“What are you reading?” she asked me idly in the kitchen.
“I’ve just finished the unit on special relativity and I’m starting on the general relativity unit.”
“Didn’t I see in your latest ‘New Scientist’ that Einstein was wrong about that?”
That tabloid headline had already caused irritation out there in the physics blogosphere. The subject was the role of the speed of light, c, in the Lorentz transformation of special relativity. Generations of students have wondered what the connection is between space-time topology (Minkowski space) and the propagation speed of electromagnetic radiation.
It has been known for many years that the Lorentz transformation requires a constant β in its transformation matrix. This implies a maximum velocity, as explained in the physics blog Backreaction here. It’s then a subsequent piece of inference (from Maxwell’s equations) to identify that velocity with the speed of light (β = v/c). Even the 1996 Open University text I’m studying has a section clarifying this two-step argument.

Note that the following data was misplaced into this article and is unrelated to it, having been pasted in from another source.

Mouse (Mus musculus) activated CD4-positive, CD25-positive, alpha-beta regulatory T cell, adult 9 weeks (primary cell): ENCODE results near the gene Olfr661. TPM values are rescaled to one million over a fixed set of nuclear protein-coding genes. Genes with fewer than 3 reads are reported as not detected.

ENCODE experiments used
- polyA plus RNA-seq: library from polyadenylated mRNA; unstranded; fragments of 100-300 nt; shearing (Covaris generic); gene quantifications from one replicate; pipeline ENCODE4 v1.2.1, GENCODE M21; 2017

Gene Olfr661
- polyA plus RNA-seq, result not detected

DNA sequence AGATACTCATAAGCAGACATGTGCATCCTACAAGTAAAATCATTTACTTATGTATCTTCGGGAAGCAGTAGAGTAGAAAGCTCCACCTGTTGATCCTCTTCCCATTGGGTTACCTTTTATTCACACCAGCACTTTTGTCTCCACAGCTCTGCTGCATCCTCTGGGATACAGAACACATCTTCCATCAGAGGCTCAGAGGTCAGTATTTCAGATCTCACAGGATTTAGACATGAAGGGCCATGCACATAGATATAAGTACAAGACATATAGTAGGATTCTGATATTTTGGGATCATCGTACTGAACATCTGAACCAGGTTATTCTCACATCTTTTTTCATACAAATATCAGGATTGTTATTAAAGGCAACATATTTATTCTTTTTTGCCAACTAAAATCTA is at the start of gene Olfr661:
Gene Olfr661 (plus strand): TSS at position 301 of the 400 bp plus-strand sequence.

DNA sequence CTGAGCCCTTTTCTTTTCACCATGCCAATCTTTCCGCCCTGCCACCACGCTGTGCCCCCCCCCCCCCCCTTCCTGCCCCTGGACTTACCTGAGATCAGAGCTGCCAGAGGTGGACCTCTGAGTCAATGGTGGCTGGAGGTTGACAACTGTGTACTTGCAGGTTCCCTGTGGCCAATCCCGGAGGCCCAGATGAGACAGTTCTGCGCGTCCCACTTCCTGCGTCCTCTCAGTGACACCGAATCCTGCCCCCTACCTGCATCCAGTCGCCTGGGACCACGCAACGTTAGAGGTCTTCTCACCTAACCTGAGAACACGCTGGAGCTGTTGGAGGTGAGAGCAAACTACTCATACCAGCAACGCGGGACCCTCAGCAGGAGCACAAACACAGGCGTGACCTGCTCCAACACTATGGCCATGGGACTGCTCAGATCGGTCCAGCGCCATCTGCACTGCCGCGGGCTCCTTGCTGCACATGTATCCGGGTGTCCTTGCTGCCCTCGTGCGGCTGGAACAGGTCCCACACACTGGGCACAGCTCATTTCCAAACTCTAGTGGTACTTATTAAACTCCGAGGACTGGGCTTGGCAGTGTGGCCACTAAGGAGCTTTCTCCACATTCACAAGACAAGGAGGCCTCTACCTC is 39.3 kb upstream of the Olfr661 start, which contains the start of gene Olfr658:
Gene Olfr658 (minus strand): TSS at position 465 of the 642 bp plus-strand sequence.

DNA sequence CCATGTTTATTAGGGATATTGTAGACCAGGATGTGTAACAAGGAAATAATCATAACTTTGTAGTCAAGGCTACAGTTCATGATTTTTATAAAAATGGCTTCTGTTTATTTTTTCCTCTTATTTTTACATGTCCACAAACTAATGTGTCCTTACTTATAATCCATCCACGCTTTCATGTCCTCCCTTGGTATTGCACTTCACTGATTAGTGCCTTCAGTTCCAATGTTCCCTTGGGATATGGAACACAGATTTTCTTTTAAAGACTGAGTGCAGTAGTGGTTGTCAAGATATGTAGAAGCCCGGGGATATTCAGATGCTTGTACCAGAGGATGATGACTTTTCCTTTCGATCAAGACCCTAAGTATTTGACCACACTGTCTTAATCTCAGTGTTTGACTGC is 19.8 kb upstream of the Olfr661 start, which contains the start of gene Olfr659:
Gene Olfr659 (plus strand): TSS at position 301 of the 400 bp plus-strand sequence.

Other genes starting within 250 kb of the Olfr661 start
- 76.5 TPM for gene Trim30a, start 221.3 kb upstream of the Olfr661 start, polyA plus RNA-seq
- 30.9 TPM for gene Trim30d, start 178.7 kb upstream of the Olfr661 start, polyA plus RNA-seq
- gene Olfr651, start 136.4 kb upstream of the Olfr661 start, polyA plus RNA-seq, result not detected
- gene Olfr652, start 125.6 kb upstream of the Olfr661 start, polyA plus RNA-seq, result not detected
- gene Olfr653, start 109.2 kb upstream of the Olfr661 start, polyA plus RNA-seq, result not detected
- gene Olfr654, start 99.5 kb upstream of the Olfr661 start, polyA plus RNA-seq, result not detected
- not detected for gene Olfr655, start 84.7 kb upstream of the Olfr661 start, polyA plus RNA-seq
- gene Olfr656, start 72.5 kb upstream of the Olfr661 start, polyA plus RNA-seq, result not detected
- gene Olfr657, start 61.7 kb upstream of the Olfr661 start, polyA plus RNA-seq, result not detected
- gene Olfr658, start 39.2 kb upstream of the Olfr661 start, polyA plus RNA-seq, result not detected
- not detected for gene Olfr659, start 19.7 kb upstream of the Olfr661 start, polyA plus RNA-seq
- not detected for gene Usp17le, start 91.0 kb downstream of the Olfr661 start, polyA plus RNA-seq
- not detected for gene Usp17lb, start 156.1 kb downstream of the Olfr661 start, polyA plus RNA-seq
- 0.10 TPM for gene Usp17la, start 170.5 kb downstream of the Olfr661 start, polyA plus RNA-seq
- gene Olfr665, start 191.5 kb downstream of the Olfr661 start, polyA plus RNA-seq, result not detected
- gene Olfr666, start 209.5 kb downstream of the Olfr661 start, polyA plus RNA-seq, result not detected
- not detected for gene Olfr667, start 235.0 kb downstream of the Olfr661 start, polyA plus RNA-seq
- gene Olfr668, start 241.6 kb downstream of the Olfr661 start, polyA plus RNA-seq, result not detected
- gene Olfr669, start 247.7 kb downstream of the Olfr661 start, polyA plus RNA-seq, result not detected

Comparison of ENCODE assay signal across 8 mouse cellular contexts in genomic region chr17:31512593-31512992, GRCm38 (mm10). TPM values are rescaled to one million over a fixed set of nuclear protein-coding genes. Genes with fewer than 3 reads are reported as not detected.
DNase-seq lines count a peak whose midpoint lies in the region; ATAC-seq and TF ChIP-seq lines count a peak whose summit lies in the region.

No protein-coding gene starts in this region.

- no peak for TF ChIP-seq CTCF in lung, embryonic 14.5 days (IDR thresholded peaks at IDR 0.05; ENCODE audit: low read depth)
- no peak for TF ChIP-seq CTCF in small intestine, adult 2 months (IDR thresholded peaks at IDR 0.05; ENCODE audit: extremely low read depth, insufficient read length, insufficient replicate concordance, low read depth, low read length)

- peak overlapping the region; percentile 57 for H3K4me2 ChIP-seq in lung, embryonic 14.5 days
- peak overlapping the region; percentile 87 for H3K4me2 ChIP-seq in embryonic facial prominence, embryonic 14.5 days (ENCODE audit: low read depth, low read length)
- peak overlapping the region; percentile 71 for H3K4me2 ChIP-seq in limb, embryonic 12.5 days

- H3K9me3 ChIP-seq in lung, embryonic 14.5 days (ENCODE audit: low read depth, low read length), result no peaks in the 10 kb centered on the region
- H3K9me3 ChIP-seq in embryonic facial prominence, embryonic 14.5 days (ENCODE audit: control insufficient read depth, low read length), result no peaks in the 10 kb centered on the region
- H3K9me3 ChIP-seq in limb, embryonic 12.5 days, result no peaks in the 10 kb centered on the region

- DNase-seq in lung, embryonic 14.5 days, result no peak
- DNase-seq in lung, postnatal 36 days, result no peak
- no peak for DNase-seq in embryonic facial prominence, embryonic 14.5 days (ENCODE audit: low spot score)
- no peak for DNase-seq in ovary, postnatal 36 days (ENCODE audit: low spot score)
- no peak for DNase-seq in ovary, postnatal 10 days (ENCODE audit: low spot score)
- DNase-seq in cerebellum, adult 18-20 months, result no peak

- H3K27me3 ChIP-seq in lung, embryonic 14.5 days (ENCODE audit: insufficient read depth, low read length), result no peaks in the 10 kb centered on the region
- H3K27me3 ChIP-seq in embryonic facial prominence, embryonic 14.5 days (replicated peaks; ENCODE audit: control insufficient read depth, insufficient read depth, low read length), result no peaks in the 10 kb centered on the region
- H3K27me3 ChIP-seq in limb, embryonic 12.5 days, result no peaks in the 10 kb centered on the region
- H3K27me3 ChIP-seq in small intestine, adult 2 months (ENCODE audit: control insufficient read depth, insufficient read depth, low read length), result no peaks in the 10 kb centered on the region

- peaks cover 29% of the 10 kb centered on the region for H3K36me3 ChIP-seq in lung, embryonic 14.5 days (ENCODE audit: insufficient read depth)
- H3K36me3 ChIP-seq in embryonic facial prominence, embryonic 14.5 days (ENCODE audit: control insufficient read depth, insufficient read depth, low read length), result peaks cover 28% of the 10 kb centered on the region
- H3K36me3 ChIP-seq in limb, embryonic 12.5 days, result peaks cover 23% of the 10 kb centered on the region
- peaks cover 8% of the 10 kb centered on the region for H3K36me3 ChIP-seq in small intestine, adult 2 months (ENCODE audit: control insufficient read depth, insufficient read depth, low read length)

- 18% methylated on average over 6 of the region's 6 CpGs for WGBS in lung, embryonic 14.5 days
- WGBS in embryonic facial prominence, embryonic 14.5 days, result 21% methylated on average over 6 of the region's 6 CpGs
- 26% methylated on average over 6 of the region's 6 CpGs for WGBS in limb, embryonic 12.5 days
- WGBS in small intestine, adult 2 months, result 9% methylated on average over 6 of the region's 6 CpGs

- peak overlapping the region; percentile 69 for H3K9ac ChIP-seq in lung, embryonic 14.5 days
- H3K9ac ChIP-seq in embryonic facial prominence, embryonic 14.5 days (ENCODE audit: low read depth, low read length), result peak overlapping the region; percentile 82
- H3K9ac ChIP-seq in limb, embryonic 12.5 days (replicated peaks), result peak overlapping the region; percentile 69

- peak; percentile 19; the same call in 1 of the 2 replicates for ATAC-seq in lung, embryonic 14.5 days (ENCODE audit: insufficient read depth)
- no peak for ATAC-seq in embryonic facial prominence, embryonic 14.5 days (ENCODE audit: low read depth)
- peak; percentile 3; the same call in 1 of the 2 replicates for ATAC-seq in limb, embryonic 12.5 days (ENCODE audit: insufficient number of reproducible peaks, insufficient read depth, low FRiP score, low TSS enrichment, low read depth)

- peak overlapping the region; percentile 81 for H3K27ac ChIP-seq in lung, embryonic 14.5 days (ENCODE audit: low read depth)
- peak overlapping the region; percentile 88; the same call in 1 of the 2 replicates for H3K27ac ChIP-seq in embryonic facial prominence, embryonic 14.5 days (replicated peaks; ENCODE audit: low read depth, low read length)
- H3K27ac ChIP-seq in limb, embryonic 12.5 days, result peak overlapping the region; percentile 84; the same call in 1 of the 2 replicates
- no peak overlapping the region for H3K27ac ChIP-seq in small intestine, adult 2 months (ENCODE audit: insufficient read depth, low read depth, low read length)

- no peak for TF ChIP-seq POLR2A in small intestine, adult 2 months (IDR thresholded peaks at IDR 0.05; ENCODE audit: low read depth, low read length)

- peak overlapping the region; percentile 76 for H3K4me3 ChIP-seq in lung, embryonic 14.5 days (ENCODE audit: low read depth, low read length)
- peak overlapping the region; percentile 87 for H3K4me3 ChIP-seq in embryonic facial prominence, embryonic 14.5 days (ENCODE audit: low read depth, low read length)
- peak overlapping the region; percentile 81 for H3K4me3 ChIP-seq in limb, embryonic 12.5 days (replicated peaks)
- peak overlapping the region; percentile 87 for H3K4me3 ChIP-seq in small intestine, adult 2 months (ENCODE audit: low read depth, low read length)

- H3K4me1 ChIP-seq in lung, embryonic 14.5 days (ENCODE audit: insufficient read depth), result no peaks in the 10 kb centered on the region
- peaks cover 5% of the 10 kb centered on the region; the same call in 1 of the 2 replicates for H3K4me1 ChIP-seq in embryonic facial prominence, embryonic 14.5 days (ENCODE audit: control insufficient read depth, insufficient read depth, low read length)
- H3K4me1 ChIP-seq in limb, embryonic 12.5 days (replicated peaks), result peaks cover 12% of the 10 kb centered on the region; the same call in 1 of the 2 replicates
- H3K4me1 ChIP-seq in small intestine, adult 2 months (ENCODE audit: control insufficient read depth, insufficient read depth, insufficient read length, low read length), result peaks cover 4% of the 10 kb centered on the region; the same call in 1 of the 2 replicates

So it was ludicrous hyperbole for New Scientist to pretend that this thought was new.
“Yes, but it’s a bit of silliness they put in to sell newspapers. Do you remember special relativity?”
I am already doubtful about this, but I launch into a simple version of the discussion above, as she carries some washing out into the utility room. I get to the bit about the Lorentz transformation being a parameterised orthogonal transformation in Minkowski space.
“Why are you following me around?”
“Well, I was just getting to the crucial bit of the argument – why the New Scientist hype was nonsense.”
“I have no idea what you’re talking about. Do yourself a favour. Just stand in the kitchen and continue talking. I really won’t mind.”